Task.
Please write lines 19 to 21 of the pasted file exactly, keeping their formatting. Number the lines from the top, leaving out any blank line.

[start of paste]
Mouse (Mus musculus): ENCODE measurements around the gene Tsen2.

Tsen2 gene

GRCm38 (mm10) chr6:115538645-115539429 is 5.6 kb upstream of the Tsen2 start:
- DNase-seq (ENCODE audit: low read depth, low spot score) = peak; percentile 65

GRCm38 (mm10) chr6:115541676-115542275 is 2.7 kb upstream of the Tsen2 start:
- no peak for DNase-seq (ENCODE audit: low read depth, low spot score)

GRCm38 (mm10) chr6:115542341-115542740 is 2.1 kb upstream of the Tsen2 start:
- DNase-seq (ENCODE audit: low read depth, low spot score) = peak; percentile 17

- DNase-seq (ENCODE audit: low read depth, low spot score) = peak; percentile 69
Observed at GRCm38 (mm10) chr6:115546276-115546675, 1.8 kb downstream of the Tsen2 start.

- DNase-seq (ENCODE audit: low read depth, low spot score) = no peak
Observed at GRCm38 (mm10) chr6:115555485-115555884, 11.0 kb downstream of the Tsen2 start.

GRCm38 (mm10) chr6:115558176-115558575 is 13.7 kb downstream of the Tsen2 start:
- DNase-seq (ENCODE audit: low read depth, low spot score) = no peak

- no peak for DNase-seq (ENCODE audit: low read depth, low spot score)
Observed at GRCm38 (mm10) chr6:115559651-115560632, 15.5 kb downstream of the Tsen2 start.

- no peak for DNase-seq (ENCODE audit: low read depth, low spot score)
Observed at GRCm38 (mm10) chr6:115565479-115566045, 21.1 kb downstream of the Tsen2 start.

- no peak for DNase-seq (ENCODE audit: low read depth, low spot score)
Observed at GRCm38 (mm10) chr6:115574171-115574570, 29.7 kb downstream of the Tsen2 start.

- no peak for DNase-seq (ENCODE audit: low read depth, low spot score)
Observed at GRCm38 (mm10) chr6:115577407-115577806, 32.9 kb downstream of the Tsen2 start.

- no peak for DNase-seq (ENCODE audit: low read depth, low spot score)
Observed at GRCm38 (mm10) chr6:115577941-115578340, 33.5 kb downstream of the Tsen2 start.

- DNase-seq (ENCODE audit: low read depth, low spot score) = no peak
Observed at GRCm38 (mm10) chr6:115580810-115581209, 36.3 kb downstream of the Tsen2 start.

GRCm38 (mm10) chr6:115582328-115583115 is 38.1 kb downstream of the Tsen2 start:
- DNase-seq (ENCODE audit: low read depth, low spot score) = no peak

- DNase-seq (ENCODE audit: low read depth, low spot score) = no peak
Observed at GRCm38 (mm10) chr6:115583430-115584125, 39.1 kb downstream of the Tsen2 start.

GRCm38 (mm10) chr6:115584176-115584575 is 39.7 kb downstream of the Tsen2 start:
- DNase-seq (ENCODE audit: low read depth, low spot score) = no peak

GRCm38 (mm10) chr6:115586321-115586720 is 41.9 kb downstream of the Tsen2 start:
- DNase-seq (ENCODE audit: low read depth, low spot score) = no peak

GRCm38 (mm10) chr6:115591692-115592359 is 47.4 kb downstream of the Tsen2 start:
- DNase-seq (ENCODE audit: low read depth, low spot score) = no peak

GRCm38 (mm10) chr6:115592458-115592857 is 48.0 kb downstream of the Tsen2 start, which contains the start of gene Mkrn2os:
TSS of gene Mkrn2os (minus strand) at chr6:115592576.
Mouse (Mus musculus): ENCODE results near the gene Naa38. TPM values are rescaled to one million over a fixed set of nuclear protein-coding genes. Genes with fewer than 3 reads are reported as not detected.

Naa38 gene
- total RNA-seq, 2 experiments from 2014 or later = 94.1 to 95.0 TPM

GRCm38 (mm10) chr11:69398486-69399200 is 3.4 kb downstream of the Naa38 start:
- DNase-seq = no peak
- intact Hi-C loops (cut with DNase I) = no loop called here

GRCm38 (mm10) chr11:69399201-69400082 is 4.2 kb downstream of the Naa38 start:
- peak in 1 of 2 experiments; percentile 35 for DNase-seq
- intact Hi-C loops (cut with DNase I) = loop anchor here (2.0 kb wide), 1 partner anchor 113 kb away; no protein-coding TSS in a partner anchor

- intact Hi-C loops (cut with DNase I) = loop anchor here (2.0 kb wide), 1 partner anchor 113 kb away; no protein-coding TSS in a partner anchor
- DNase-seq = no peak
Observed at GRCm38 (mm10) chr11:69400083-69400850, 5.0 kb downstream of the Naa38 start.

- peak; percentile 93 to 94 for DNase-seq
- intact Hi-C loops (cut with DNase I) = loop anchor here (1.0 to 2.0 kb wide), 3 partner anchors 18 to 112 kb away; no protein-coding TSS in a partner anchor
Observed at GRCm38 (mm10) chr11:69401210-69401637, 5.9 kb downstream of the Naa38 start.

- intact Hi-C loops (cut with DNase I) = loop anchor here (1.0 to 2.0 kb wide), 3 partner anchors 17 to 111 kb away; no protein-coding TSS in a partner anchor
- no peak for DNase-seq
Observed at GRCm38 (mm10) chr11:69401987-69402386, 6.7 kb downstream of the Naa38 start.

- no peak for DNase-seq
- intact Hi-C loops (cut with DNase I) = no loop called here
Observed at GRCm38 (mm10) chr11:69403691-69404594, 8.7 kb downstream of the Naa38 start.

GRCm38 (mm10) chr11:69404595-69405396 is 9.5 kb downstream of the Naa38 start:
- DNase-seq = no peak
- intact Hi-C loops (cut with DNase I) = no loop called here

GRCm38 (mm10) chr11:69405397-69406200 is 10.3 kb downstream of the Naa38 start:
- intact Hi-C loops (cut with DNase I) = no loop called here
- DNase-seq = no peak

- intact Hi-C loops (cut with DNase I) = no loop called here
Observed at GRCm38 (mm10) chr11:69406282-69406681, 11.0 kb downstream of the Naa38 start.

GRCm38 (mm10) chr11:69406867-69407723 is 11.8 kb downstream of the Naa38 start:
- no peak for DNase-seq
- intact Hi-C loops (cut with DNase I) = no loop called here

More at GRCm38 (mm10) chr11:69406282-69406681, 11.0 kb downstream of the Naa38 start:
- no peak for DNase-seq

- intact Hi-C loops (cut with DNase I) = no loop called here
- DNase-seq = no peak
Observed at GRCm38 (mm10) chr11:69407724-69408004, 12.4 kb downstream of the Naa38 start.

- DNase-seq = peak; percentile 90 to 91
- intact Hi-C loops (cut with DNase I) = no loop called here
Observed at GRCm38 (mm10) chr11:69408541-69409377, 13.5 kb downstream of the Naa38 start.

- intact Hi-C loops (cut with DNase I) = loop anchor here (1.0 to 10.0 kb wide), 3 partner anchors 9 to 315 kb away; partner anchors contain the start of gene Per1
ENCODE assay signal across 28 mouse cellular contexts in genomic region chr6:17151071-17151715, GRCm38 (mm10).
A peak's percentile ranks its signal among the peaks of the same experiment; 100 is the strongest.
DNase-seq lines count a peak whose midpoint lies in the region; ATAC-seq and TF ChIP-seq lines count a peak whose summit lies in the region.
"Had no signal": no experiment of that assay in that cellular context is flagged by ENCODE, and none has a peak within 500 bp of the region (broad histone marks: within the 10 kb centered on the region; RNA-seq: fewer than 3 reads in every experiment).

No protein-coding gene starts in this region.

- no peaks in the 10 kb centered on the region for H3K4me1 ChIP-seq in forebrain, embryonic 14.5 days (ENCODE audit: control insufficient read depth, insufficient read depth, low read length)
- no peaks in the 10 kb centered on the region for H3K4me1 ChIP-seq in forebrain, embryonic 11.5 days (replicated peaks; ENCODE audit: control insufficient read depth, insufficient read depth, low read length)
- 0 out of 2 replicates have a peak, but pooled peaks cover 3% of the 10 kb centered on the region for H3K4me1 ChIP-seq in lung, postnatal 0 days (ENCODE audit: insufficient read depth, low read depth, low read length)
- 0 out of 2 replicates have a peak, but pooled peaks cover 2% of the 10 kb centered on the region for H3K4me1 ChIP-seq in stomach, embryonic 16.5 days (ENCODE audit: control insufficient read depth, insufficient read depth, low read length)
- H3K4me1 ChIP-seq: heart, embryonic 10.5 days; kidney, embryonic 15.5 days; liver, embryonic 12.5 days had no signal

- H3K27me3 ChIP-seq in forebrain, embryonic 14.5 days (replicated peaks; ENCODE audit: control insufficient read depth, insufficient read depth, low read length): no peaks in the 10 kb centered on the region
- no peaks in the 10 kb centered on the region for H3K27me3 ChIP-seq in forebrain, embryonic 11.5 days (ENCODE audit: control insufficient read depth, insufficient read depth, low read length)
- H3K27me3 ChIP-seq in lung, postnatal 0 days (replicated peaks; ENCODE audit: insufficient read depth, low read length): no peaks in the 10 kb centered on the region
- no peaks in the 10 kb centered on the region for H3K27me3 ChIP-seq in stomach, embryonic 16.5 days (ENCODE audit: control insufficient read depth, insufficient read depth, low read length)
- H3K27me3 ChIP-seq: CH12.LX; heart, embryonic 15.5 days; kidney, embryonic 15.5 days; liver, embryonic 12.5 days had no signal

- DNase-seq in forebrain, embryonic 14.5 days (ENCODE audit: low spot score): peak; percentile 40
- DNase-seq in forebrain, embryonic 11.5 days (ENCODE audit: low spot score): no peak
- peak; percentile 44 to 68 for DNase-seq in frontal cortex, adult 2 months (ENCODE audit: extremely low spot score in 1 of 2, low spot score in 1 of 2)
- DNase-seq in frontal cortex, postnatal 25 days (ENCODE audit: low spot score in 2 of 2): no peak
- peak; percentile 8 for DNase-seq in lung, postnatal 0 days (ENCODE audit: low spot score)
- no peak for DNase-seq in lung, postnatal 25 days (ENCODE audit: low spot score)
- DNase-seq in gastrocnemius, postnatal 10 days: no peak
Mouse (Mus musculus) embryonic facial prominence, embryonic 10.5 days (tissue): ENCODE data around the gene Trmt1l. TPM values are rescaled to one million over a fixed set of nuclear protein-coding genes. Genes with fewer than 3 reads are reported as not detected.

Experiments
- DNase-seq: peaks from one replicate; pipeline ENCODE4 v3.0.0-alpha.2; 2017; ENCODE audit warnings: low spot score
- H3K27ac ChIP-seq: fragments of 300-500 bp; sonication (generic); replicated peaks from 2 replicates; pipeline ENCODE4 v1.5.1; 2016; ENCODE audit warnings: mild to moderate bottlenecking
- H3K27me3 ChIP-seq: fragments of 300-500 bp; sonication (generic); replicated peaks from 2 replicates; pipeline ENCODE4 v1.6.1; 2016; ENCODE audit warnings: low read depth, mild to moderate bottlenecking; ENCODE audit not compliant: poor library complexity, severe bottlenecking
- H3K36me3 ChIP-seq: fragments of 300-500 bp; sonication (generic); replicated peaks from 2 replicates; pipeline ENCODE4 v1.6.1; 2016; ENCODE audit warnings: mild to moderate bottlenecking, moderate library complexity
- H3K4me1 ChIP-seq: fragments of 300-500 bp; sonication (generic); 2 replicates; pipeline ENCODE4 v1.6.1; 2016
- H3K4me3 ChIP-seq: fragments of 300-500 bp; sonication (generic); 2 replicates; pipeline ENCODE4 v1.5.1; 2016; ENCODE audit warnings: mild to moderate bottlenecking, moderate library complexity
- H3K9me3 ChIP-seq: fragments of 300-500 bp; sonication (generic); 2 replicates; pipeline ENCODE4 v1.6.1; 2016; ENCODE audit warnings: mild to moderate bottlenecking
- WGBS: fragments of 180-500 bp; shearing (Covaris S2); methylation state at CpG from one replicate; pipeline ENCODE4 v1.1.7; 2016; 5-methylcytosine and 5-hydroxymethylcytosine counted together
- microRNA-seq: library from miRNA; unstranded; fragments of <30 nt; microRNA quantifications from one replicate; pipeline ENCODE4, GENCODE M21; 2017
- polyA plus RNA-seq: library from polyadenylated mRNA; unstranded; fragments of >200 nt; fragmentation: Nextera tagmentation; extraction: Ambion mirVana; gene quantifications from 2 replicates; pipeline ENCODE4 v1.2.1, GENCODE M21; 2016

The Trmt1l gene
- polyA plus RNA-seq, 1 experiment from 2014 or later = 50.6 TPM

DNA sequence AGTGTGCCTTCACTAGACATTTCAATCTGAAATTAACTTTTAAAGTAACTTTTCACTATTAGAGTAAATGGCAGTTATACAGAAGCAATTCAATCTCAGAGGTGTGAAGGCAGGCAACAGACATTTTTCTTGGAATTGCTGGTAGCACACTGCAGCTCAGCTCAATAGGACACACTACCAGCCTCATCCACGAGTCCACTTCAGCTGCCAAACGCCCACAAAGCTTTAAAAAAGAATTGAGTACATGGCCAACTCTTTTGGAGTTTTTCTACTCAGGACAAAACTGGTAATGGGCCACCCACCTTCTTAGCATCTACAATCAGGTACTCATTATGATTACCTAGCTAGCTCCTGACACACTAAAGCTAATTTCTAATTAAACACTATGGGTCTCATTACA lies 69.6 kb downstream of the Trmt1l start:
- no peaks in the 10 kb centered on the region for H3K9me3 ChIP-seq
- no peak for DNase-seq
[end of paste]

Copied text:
- no peak for DNase-seq (ENCODE audit: low read depth, low spot score)
Observed at GRCm38 (mm10) chr6:115574171-115574570, 29.7 kb downstream of the Tsen2 start.

- no peak for DNase-seq (ENCODE audit: low read depth, low spot score)